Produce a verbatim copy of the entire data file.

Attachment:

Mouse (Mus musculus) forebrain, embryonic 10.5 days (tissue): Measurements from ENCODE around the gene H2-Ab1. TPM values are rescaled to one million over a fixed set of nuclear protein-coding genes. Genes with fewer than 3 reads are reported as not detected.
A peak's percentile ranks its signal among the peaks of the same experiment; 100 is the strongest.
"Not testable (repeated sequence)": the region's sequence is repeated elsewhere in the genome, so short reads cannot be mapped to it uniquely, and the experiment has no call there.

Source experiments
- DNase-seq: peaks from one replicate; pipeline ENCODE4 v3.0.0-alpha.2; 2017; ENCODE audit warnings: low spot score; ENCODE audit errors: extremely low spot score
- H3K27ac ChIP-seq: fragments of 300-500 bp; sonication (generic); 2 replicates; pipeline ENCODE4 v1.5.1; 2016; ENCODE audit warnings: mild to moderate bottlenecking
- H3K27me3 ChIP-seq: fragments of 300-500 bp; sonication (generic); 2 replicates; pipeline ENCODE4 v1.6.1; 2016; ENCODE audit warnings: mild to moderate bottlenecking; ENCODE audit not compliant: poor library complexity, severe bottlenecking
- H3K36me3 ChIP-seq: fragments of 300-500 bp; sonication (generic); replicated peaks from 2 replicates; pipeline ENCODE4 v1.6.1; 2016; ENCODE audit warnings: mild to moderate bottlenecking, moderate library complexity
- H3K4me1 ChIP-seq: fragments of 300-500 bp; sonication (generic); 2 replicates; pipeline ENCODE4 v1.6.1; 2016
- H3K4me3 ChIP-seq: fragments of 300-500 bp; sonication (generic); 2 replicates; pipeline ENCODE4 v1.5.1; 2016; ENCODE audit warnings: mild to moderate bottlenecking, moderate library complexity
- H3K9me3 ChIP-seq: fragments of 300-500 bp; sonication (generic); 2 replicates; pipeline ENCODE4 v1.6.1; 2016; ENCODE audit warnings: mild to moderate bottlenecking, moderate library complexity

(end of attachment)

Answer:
Mouse (Mus musculus) forebrain, embryonic 10.5 days (tissue): Measurements from ENCODE around the gene H2-Ab1. TPM values are rescaled to one million over a fixed set of nuclear protein-coding genes. Genes with fewer than 3 reads are reported as not detected.
A peak's percentile ranks its signal among the peaks of the same experiment; 100 is the strongest.
"Not testable (repeated sequence)": the region's sequence is repeated elsewhere in the genome, so short reads cannot be mapped to it uniquely, and the experiment has no call there.

Source experiments
- DNase-seq: peaks from one replicate; pipeline ENCODE4 v3.0.0-alpha.2; 2017; ENCODE audit warnings: low spot score; ENCODE audit errors: extremely low spot score
- H3K27ac ChIP-seq: fragments of 300-500 bp; sonication (generic); 2 replicates; pipeline ENCODE4 v1.5.1; 2016; ENCODE audit warnings: mild to moderate bottlenecking
- H3K27me3 ChIP-seq: fragments of 300-500 bp; sonication (generic); 2 replicates; pipeline ENCODE4 v1.6.1; 2016; ENCODE audit warnings: mild to moderate bottlenecking; ENCODE audit not compliant: poor library complexity, severe bottlenecking
- H3K36me3 ChIP-seq: fragments of 300-500 bp; sonication (generic); replicated peaks from 2 replicates; pipeline ENCODE4 v1.6.1; 2016; ENCODE audit warnings: mild to moderate bottlenecking, moderate library complexity
- H3K4me1 ChIP-seq: fragments of 300-500 bp; sonication (generic); 2 replicates; pipeline ENCODE4 v1.6.1; 2016
- H3K4me3 ChIP-seq: fragments of 300-500 bp; sonication (generic); 2 replicates; pipeline ENCODE4 v1.5.1; 2016; ENCODE audit warnings: mild to moderate bottlenecking, moderate library complexity
- H3K9me3 ChIP-seq: fragments of 300-500 bp; sonication (generic); 2 replicates; pipeline ENCODE4 v1.6.1; 2016; ENCODE audit warnings: mild to moderate bottlenecking, moderate library complexity